Ammonia (NH3) is the dominant gaseous base in the atmosphere and a principal neutralizing agent for atmospheric acids.
- represents a reduction in fertilizer use efficiency by crops;
acts as an atmospheric buffer by reacting with NOx and SOx from combustion.
NH4NOx and NH4SOx are components of
PM2.5, an air quality particulate problem that may require regulation.
In California, the estimated patterns of N deposition suggest that for areas close to
photochemical smog areas, concentrations of the oxidized forms of N (NO2,
HNO3) dominate, whereas in areas near agricultural activities the importance of reduced
N forms (NH3 and NH4+) increases.
The magnitude and distribution of NH3 emissions from fertilizer application and
other agricultural sources are still largely undetermined.
Overall: To estimate NH3 emissions from a variety of major crop-fertilizer
combinations and from native soils in California.
- Develop a simulation model for NH3 emissions from native soils using satellite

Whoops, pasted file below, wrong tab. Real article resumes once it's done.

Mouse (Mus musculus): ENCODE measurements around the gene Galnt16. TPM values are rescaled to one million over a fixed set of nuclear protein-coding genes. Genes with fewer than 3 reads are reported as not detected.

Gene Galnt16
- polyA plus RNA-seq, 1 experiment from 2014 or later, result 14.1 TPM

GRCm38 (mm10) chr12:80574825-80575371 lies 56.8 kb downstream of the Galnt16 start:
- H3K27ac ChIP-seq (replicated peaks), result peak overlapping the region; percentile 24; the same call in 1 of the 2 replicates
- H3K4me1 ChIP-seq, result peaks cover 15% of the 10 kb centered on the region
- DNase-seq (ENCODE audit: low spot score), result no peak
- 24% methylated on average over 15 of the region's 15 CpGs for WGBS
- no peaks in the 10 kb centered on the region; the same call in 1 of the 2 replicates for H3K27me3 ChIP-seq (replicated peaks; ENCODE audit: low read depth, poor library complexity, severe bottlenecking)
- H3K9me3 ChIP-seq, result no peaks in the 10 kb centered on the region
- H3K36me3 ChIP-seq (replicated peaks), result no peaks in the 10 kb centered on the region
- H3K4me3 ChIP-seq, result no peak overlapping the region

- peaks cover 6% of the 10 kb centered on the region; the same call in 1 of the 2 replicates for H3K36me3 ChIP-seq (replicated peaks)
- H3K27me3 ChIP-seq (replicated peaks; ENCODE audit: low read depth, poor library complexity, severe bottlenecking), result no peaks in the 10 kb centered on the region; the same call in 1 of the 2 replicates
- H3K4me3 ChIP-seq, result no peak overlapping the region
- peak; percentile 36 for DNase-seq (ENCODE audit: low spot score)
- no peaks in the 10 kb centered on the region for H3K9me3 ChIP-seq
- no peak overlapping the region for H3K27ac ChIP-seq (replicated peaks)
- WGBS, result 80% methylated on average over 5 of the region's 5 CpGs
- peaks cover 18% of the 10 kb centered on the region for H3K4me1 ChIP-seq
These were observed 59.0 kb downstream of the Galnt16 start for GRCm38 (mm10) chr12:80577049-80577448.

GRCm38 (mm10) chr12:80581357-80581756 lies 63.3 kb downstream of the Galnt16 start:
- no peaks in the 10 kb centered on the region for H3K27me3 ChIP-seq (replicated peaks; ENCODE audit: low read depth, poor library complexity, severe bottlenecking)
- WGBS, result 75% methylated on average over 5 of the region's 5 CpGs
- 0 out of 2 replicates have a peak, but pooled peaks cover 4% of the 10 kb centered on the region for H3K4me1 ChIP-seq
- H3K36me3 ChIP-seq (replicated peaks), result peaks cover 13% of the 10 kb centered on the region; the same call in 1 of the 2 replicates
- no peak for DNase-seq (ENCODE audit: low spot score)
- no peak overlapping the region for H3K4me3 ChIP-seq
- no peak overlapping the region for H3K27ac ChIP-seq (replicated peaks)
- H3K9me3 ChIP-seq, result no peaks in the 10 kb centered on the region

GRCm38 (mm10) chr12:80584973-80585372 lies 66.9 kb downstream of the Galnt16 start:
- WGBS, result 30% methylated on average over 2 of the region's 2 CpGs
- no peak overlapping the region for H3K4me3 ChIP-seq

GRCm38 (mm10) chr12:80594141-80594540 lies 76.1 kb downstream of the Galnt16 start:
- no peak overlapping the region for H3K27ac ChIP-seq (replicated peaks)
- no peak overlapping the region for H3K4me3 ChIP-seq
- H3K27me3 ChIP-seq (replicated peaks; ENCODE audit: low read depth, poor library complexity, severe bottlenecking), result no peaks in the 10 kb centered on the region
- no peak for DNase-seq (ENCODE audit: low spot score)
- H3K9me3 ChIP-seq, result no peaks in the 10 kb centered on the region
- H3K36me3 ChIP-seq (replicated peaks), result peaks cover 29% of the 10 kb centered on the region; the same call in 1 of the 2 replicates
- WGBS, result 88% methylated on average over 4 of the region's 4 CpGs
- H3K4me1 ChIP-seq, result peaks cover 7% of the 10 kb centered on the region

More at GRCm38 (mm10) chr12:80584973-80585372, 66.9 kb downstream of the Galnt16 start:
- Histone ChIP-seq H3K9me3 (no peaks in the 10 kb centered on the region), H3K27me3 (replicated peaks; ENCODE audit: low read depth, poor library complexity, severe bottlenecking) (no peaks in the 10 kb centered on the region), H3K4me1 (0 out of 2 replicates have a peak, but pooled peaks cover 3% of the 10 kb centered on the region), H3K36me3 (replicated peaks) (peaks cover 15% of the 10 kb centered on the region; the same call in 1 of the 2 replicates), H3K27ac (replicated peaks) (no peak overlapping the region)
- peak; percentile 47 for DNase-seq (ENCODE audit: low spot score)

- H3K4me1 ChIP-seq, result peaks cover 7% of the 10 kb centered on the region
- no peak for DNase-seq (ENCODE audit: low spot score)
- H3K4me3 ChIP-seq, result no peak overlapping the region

image drivers and other spatial data.
- Evaluate an active sampler for monitoring NH3 emissions from fertilized fields and
background soil emission levels.
As a regional model application to the state of California, we built on the foundation
of the NASA-CASA ecosystem trace gas model. Vegetation greenness estimates from satellite data
were used as inputs to estimate productivity of ecosystems and associated nitrogen mineralization
rates in soils, which provide the substrate for potential NH3 volatilization.
Predicted NH3 fluxes from the model were constrained by a new series of field
measurements from cropped areas in the Central Valley.